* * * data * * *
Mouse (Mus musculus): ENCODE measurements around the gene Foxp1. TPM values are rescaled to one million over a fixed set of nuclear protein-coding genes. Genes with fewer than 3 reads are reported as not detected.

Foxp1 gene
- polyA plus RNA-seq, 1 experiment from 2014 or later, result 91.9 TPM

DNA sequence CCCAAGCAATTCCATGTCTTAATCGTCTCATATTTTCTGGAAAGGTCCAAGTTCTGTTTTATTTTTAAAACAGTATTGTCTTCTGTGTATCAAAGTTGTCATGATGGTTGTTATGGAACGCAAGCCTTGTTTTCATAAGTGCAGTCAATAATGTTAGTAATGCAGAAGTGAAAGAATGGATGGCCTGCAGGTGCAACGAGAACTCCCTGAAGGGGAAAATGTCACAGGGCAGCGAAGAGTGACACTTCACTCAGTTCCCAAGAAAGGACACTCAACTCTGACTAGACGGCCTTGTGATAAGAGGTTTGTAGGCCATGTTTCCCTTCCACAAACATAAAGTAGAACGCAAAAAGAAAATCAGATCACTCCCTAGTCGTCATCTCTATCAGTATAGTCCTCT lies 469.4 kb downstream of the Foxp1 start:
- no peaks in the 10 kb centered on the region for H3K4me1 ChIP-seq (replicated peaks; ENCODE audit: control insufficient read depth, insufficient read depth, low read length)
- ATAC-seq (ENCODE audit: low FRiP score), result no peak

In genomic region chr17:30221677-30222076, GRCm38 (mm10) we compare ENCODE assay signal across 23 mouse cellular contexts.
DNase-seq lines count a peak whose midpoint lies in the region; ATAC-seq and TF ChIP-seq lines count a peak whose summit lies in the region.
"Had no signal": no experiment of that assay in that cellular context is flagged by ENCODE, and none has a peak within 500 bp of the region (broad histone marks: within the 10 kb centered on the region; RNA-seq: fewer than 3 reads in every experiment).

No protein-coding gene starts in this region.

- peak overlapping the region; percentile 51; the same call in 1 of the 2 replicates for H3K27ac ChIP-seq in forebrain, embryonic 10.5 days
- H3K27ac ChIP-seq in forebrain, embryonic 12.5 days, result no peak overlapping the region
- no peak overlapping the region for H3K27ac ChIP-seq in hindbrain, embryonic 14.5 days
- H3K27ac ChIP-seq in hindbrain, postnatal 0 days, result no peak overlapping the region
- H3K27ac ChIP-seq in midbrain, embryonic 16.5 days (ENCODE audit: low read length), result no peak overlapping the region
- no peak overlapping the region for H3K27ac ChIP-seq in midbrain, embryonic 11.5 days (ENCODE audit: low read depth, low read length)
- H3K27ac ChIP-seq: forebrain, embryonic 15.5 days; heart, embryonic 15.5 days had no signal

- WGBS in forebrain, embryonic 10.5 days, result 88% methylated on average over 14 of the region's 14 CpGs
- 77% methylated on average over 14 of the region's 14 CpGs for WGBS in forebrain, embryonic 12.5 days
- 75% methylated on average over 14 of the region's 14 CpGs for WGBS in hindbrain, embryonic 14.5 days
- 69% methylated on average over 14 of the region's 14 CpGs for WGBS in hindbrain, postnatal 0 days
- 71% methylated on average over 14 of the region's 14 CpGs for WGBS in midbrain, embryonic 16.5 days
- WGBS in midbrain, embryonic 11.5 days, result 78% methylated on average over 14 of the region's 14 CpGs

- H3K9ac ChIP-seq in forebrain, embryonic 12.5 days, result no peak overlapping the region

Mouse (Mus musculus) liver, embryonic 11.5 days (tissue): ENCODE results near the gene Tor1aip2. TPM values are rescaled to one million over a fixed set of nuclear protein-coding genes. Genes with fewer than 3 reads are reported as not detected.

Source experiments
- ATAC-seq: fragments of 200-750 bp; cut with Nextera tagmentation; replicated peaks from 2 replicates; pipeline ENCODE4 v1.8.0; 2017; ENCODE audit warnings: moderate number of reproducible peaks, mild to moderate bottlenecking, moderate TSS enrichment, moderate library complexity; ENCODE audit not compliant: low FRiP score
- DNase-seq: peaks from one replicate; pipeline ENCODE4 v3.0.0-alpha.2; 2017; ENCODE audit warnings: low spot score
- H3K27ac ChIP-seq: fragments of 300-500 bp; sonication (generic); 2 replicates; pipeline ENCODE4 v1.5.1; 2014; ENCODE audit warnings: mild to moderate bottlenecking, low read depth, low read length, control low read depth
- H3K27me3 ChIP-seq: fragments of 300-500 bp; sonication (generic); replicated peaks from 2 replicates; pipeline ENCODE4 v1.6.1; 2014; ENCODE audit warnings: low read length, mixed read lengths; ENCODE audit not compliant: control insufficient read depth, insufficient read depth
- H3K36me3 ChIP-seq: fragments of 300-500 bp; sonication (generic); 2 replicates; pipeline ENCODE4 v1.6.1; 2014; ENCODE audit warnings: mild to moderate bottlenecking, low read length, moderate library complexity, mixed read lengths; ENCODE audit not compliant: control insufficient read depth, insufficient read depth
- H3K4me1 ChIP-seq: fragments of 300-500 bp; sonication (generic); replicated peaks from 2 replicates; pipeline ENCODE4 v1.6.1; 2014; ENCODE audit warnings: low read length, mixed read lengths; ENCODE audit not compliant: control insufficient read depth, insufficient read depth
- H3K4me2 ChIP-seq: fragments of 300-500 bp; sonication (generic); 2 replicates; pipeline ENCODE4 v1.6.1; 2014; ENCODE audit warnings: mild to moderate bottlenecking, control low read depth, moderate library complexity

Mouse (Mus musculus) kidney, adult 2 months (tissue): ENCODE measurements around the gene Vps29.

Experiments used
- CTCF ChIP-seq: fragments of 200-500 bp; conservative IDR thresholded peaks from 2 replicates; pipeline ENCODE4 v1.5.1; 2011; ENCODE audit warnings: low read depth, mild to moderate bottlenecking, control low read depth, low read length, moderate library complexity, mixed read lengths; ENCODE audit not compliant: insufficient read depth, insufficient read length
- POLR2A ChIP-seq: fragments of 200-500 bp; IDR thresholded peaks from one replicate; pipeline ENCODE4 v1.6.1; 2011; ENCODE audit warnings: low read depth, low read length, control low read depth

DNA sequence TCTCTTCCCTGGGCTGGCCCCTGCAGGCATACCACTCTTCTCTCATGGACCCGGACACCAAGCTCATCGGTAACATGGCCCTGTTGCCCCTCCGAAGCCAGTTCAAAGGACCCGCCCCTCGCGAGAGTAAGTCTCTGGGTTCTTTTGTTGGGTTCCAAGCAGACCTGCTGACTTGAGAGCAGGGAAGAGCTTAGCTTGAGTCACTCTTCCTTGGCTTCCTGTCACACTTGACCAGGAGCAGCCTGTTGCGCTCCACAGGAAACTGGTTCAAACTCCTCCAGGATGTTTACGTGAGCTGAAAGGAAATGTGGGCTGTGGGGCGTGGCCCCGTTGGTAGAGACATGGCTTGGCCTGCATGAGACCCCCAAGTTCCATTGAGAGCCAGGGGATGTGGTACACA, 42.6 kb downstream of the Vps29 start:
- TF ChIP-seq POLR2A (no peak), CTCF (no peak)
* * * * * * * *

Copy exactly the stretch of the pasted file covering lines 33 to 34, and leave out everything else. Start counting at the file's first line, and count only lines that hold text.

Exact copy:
- H3K4me2 ChIP-seq: fragments of 300-500 bp; sonication (generic); 2 replicates; pipeline ENCODE4 v1.6.1; 2014; ENCODE audit warnings: mild to moderate bottlenecking, control low read depth, moderate library complexity

Mouse (Mus musculus) kidney, adult 2 months (tissue): ENCODE measurements around the gene Vps29.